UPDATE (12:12 p.m. PT) — The Oregon Health Authority Saturday reported 303 new confirmed and presumptive coronavirus diagnoses, bringing the state to 9,930 known cases.
Many of Saturday’s new cases are in the Portland metro area, with 58 cases in Multnomah County, 46 cases in Washington County and 26 in Clackamas County. There are also 49 new known cases in Umatilla County.
The health agency reported four new deaths bringing the state’s total number of coronavirus-related deaths to 213.
The new deaths are described as:
A 93-year-old man in Umatilla County who tested positive June 27 and died July 1 in his residence. He had underlying medical conditions.
A 74-year-old man in Umatilla County who tested positive on June 21 and died June 26 at Good Shepherd Medical Center. He had underlying medical conditions.
A 94-year-old woman in Clackamas County who tested positive on June 16 and died June 29 in her residence. She had underlying medical conditions.
An 86-year-old woman in Lincoln County who tested positive June 29. Her date and place of death and underlying medical conditions are being confirmed.
Oregon Gov. Kate Brown identified eight counties where COVID-19 is spreading the fastest and have the highest rates of “sporadic transmission” that don’t have a clear epidemiological link to other outbreaks. Those counties will be placed on a “watch list” and include: Jefferson, Lake, Lincoln, Malheur, Morrow, Umatilla, Union and Wasco counties.
Health officials will closely monitor those counties and prioritize resources to suppress the virus in those hotspot communities.
As of Friday, 173 people are hospitalized with suspected or confirmed cases of COVID-19 across the state, including 25 who are on ventilators. The coronavirus has led to the hospitalization of 1,069 people statewide over the course of the pandemic.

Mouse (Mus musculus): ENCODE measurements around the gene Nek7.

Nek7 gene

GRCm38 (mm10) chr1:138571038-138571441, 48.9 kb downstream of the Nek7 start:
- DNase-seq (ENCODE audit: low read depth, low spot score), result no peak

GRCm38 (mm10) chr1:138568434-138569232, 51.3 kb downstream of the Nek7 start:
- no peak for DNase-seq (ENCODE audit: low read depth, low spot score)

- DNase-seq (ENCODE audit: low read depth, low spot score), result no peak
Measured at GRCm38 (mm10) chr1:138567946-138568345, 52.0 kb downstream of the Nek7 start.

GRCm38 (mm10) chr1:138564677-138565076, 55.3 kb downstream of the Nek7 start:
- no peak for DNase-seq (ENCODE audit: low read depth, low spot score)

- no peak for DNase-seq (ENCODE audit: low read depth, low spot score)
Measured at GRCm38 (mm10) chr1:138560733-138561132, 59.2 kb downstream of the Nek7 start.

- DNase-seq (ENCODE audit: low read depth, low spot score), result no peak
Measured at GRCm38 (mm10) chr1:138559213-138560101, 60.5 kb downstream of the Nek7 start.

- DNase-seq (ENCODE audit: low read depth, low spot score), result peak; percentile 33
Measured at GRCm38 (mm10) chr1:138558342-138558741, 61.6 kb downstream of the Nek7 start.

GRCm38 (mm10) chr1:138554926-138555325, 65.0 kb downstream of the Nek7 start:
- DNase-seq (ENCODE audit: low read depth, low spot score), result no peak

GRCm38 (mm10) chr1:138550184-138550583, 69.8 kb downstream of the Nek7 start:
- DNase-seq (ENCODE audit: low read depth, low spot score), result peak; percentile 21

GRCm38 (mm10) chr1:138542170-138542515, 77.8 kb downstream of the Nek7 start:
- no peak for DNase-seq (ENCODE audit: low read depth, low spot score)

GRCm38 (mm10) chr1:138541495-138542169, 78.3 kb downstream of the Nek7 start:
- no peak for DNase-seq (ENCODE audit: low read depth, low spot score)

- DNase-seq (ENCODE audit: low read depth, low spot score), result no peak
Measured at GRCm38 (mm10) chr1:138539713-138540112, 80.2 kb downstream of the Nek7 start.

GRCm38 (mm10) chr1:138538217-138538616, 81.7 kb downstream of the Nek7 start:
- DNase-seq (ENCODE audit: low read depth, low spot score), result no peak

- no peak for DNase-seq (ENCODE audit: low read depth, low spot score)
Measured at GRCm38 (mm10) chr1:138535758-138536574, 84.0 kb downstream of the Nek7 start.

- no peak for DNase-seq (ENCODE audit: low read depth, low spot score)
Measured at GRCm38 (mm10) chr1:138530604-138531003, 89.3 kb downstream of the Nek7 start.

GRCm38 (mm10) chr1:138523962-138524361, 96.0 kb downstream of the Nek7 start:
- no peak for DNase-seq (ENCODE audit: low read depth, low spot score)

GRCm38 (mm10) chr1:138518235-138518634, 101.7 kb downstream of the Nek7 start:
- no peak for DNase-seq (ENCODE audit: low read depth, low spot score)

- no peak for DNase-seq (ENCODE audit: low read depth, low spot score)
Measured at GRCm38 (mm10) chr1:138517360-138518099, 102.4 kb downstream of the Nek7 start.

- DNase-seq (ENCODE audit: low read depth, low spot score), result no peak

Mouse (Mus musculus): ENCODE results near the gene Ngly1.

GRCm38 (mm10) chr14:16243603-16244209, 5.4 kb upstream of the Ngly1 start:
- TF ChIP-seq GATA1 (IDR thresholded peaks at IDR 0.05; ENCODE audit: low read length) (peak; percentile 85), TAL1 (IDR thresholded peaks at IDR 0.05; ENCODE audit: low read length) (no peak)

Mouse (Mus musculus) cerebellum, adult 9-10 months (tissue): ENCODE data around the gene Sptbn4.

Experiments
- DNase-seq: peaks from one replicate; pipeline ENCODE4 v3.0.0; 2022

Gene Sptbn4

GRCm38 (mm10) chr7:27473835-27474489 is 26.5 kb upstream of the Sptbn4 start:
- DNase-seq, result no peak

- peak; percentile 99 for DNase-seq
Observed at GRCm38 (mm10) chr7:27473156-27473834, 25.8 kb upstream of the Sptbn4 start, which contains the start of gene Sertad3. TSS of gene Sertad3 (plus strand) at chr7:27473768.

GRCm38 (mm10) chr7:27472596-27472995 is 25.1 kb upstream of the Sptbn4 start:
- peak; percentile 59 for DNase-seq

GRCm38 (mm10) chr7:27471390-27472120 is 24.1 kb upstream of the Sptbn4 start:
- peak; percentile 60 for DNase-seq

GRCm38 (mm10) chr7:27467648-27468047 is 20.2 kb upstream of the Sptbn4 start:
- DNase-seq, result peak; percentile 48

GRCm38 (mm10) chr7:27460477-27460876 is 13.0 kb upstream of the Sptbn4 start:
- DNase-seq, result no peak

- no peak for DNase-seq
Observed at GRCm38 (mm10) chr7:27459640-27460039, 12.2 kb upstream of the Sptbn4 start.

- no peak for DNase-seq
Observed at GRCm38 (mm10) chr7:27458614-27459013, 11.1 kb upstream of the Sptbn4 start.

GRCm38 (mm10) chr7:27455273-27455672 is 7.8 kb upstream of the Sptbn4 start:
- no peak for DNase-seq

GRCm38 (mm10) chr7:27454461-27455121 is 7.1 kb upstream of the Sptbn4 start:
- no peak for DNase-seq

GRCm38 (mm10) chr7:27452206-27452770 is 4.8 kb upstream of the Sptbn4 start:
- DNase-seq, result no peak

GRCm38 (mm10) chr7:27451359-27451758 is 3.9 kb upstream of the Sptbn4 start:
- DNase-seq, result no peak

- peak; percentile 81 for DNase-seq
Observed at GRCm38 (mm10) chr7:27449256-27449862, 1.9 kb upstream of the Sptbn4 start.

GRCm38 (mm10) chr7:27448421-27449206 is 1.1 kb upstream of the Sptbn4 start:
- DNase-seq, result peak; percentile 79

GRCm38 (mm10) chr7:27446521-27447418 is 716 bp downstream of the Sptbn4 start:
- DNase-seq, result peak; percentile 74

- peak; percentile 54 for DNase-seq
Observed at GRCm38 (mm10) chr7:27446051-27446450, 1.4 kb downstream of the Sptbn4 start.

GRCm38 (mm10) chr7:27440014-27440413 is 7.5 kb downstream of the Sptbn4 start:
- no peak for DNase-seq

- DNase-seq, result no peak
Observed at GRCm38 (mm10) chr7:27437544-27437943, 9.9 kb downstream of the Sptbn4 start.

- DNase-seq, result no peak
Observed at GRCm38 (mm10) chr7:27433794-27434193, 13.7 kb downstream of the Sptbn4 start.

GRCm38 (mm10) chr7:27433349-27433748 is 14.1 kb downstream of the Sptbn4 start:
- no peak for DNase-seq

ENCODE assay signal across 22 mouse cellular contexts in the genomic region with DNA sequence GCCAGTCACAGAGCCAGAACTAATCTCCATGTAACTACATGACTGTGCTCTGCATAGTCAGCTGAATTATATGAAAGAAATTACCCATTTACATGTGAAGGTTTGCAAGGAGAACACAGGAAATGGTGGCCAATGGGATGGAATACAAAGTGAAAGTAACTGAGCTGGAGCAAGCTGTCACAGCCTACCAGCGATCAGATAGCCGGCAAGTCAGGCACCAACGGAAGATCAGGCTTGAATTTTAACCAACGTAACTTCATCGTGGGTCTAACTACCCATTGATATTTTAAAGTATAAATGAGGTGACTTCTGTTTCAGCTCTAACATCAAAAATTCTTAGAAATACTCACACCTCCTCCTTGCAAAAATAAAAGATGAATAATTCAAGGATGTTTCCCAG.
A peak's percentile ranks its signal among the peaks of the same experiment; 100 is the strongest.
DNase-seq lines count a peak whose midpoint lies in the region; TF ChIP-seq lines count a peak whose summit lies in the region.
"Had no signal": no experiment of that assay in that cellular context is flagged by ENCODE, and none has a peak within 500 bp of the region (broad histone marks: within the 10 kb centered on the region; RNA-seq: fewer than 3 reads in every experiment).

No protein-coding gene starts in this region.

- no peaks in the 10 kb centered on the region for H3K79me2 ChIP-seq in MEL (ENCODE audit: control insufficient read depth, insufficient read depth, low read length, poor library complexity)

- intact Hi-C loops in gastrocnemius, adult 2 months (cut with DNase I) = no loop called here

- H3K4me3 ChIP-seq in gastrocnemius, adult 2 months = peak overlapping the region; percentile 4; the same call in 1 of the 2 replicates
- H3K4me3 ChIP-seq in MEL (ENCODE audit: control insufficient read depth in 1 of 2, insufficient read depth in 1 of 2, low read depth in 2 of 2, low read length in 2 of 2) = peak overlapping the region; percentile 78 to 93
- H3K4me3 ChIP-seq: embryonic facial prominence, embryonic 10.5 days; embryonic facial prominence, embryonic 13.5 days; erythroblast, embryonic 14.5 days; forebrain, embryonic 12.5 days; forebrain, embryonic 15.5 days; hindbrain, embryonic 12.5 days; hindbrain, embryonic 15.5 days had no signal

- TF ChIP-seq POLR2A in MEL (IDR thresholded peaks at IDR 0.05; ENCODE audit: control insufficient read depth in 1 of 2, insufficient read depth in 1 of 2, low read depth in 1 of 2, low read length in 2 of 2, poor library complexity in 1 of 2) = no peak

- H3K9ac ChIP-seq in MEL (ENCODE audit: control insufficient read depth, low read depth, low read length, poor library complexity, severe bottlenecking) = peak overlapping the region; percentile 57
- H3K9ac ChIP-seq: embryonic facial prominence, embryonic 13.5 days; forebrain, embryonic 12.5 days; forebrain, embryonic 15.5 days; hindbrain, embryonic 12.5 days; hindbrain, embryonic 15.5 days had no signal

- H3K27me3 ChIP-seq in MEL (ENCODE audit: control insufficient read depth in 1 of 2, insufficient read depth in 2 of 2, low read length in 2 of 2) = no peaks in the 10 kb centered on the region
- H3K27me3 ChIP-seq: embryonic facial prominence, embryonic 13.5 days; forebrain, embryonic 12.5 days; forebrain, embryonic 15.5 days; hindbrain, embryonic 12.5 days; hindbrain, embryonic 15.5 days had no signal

Clark County Public Health is investigating a COVID-19 outbreak at a Vancouver food establishment.
Health officials warn that people who visited Orchards Tap Bar and Grill between June 19-25 may be at risk of getting sick.
Public health has linked 18 cases so far, which includes four employees and 14 customers to the restaurant.
People who visited the restaurant and bar between June 19-25 should contact their health care provider and request testing for COVID 19, public health officials warn. Those individuals should also quarantine at home for 14 days from their last date of exposure at the facility.
Health officials in Clark County, Washington, reported 18 new coronavirus cases Thursday, bringing the county’s total to 901.
Public health officials did not report any additional deaths, with the county’s total holding at 29.
Clark County’s application to move into Phase 3 of Washington’s reopening process is on pause. Gov. Jay Inslee announced Thursday that there would be a two week pause in response to an increase in cases. The county will remain in Phase 2.
The Washington Department of Health reported 34,151 confirmed coronavirus cases in the state and 1,342 known deaths. As of Thursday the coronavirus has led to the hospitalization of 4,442 people in Washington.
OSHA and OLCC ramping up enforcement this weekend
Brown also announced that the Oregon Occupational Health and Safety Administration and the Oregon Liquor Control Commission staff will be increasing enforcement of pandemic-related safety measures this weekend.
Staff will be inspecting restaurants, bars and other businesses statewide this weekend to ensure they are complying with mask rules, social distancing requirements, alcohol laws and OLCC rules.
If businesses refuse to comply, OSHA and OLCC staff can issue citations, fines, and red warning notices.
Those notices apply to businesses that appear to be in willful violation of the Governor’s executive orders or who refuse to take corrective measures. Those businesses will be closed until the hazardous condition is remedied, and the governor’s office warns that violating a red warning notice will result in severe penalties.
OHA changes tracking of active cases
The Oregon Health Authority said it is now using a “60-day-rule” to assess whether coronavirus patients have recovered.
Now, “any confirmed or presumptive case who is alive 60 days after the earliest of their onset of symptoms or collection of their first positive test will be considered recovered,” Jonathan Modie with the Oregon Health Authority told OPB.
The agency is using this new strategy to shift resources, Modie said.
“Our epidemiologists are using the time that had been spent on assessing recovery to perform case investigations and contact tracing,” he said.